To cooks worldwide, she is known by her first name, Julia. She needs no introduction, as without her, much of what we take for granted (food-wise) would probably be very different in the U.S. and the world today.
Things are very different now compared to 1963 when Julia Child first came on to the scene. Today, we have a universe of different diets, from veganism, to raw-foodism, to gluten-free, to juice cleansing. Back then, Americans were experiencing an epiphany in French culture, the result of which led to a dramatic rise in interest in cooking and eating, travel and hospitality, not only in this country but abroad as well.
While Julia is best known for introducing the world of French cuisine to her fellow Americans, as well as succeeding generations, she is also responsible for opening our eyes to the world of the possible. One of my favorite quotes of hers comes from a 1990 interview where she declared that “…We should enjoy food and have fun. It is one of the simplest and nicest pleasures in life.”
Today’s offering was inspired by this post on beet bourguignon on one of my favorite food blogs, Green Kitchen Stories. I first stumbled upon the recipe several months ago, but alas at the time, beets were in short supply at our local farmers’ markets. It’s a dish that’s perfectly suited for winter, yet with a few tweaks, you can adapt it for just about any season. As with most stews, soups and braises, the flavors intensify after the first day. Although I paired it with Umbrian lentils (which is what I had on hand), I imagine that polenta would be a marvelous alternative.
Life is short. What better way to enjoy it, than with food?
Beet Bourguignon, served with Umbrian Lentils
This will probably become a regular part of my repertoire. I recommend following David’s and Luisa’s lead and using Chioggia beets, which in my experience “bleed” less than regular beets, the latter which is responsible for the overly red color pictured above.
The recipe below is adapted from the original and contains a few additional vegetables. As usual, feel free to tweak things based on whatever you might have on hand.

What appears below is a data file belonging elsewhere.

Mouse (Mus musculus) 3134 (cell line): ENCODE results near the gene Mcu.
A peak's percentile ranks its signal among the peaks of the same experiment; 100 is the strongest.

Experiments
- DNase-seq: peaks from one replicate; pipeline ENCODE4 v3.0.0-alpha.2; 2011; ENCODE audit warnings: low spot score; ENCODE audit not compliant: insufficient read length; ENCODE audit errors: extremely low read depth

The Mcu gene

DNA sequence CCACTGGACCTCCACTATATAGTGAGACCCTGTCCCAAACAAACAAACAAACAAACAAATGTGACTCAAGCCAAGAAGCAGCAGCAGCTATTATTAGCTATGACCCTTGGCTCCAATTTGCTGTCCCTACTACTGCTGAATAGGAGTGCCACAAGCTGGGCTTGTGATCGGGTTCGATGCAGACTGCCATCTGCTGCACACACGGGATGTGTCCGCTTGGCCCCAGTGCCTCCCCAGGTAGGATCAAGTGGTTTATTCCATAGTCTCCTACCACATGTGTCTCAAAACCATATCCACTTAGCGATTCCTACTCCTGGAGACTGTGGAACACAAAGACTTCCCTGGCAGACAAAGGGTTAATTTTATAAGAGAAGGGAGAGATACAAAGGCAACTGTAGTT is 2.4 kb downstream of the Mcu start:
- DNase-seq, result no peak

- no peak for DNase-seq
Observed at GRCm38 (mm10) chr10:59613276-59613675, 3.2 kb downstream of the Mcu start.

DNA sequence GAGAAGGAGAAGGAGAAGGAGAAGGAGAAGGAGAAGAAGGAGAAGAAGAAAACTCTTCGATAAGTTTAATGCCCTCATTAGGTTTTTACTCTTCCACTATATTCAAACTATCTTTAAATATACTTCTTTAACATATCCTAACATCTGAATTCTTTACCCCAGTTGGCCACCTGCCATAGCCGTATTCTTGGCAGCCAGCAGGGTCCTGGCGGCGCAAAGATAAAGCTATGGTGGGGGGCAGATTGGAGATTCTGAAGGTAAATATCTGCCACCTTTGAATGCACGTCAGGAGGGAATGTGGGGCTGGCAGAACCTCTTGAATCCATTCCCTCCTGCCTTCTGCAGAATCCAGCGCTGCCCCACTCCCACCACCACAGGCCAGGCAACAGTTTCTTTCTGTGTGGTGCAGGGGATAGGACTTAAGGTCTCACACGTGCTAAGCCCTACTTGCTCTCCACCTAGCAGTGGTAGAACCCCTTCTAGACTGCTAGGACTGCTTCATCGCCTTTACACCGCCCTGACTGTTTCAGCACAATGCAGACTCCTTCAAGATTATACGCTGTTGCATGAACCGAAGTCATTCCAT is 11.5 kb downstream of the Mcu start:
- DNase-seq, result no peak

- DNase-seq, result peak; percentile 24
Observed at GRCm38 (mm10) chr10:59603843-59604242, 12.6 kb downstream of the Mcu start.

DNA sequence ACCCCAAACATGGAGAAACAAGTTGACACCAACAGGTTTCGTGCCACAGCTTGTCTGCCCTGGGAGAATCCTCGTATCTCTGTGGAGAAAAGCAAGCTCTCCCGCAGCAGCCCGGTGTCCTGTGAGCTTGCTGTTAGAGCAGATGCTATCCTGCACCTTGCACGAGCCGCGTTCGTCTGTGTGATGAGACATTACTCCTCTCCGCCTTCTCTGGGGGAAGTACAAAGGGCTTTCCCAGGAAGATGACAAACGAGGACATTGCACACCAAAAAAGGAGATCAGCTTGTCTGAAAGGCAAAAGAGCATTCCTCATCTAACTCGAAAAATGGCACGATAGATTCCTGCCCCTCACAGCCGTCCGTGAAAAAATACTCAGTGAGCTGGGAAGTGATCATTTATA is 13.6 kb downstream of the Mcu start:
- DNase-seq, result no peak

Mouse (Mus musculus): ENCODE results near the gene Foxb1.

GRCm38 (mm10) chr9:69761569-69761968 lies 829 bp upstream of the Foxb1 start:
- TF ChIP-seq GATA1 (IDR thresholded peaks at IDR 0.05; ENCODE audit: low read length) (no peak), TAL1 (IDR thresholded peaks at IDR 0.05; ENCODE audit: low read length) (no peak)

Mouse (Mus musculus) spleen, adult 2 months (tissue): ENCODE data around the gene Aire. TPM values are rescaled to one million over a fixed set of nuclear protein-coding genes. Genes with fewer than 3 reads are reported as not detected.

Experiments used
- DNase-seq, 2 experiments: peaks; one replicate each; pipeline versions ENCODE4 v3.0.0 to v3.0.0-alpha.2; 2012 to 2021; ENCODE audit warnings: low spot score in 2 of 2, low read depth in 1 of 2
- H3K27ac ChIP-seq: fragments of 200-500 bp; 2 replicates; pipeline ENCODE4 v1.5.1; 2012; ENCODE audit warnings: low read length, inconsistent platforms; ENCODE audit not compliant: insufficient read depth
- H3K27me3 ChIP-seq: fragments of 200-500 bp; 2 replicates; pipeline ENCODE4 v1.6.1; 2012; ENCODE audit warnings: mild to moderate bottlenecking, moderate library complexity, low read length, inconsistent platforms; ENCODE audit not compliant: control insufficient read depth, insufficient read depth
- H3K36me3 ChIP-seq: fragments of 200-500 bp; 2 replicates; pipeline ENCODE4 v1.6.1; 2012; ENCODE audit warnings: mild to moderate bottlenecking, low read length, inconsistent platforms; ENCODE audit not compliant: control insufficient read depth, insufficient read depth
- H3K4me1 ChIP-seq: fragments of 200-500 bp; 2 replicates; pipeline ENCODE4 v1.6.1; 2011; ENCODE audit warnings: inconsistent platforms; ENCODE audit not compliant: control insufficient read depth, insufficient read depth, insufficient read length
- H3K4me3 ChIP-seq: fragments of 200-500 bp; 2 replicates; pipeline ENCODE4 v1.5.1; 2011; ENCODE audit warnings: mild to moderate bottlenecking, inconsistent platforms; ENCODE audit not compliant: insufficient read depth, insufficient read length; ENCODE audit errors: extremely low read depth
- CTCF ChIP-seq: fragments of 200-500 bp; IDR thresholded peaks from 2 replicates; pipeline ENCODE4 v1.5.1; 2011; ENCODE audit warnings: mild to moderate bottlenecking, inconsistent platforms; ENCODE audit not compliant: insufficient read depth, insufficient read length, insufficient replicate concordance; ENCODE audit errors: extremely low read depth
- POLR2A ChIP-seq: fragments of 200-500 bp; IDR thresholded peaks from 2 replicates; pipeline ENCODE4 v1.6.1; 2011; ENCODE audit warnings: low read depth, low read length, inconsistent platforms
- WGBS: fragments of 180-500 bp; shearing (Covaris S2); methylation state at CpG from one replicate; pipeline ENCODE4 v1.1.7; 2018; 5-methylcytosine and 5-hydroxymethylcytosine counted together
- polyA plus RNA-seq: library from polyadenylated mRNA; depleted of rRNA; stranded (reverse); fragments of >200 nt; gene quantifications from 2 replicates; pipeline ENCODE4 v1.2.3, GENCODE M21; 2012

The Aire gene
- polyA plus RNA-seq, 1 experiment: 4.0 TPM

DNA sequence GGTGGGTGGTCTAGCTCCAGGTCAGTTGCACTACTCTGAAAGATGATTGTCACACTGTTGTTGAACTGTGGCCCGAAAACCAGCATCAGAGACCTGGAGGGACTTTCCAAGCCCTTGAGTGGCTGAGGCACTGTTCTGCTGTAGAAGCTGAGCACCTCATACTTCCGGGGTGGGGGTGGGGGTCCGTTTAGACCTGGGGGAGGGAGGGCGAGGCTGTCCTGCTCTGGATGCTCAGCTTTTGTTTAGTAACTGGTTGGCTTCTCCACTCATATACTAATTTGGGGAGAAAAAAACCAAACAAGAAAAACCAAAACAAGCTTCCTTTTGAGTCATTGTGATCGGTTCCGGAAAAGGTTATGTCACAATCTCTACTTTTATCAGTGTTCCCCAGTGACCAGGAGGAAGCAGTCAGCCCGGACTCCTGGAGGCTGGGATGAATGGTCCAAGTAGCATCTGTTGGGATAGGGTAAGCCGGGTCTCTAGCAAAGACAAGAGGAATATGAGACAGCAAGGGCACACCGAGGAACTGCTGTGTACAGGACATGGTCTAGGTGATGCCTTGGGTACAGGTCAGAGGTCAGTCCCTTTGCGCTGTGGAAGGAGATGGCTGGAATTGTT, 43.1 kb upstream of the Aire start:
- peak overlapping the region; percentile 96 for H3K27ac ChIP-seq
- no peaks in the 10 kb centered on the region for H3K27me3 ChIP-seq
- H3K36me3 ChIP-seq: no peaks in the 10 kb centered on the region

2 tablespoons olive oil
1 yellow onion, peeled and chopped
2 cloves garlic, peeled and minced
8 small beets, trimmed, peeled & quartered (I used half golden beets, and half regular beets)
2 medium sized carrots, peeled and sliced in large pieces
1/2 fennel bulb, sliced
2 sprigs thyme
sea salt, to taste
freshly milled black pepper, to taste
2 tablespoons tomato paste
1 cup red wine
2 cups vegetable stock
2 bay leaves
2 teaspoons arrowroot powder, dissolved in 2 tablespoons water (optional)
2 cups Umbrian lentils, for serving
4 cups water
a pinch of sea salt
2 tablespoons olive oil
1/2 cup shiitake mushrooms, sliced
10 champignon mushrooms, sliced
8-10 small shallots, peeled and halved
Cooking the stew:
Heat the olive oil in a Dutch oven or a large cast iron pot over medium heat. Stir in onions, fennel and garlic, sauté until soft. Toss beets, carrots, thyme and salt and pepper into the pot, cook for 5 minutes, stirring occasionally. Stir in the tomato paste, red vine, vegetable stock and bay leaves, let simmer on low heat for 40 minutes. Meanwhile prepare the lentils, mushrooms and shallots.
Preparing the lentils:
Rinse lentils under running water. Bring water to a boil, add lentils and lower to medium heat. Let simmer for 15 to 20 minutes, when almost done add salt. Set aside.
Searing the mushrooms and shallots:
Heat olive oil in a large skillet. Lower the heat and sear the shiitake mushrooms, champignon mushrooms and shallots, stirring occasionally, until tender and golden in color. Season to taste. Set aside.
Finishing the stew:
Taste the stew, add more wine, stock or herbs if you like. If you prefer the stew a little thicker, add arrowroot mixture, but this is optional. Add mushrooms and shallots and simmer for 10 more minutes. To serve, spoon the stew over a plate of lentils and sprinkle with fresh thyme.
Time: About 90 minutes, including prep.